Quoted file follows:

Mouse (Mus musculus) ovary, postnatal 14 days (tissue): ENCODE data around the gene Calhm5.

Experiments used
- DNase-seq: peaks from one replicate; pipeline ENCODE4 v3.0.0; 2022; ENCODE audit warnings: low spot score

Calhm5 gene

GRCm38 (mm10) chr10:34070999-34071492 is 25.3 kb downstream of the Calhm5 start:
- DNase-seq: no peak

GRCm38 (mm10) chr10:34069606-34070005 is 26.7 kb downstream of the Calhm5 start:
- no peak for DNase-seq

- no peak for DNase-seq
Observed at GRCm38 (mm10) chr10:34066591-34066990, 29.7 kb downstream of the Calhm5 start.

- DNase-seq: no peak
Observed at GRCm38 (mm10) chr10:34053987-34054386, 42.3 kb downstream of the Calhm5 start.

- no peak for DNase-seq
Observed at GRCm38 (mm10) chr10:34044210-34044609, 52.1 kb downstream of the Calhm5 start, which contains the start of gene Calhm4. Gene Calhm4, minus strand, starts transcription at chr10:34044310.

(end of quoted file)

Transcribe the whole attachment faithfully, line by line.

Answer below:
Mouse (Mus musculus) ovary, postnatal 14 days (tissue): ENCODE data around the gene Calhm5.

Experiments used
- DNase-seq: peaks from one replicate; pipeline ENCODE4 v3.0.0; 2022; ENCODE audit warnings: low spot score

Calhm5 gene

GRCm38 (mm10) chr10:34070999-34071492 is 25.3 kb downstream of the Calhm5 start:
- DNase-seq: no peak

GRCm38 (mm10) chr10:34069606-34070005 is 26.7 kb downstream of the Calhm5 start:
- no peak for DNase-seq

- no peak for DNase-seq
Observed at GRCm38 (mm10) chr10:34066591-34066990, 29.7 kb downstream of the Calhm5 start.

- DNase-seq: no peak
Observed at GRCm38 (mm10) chr10:34053987-34054386, 42.3 kb downstream of the Calhm5 start.

- no peak for DNase-seq
Observed at GRCm38 (mm10) chr10:34044210-34044609, 52.1 kb downstream of the Calhm5 start, which contains the start of gene Calhm4. Gene Calhm4, minus strand, starts transcription at chr10:34044310.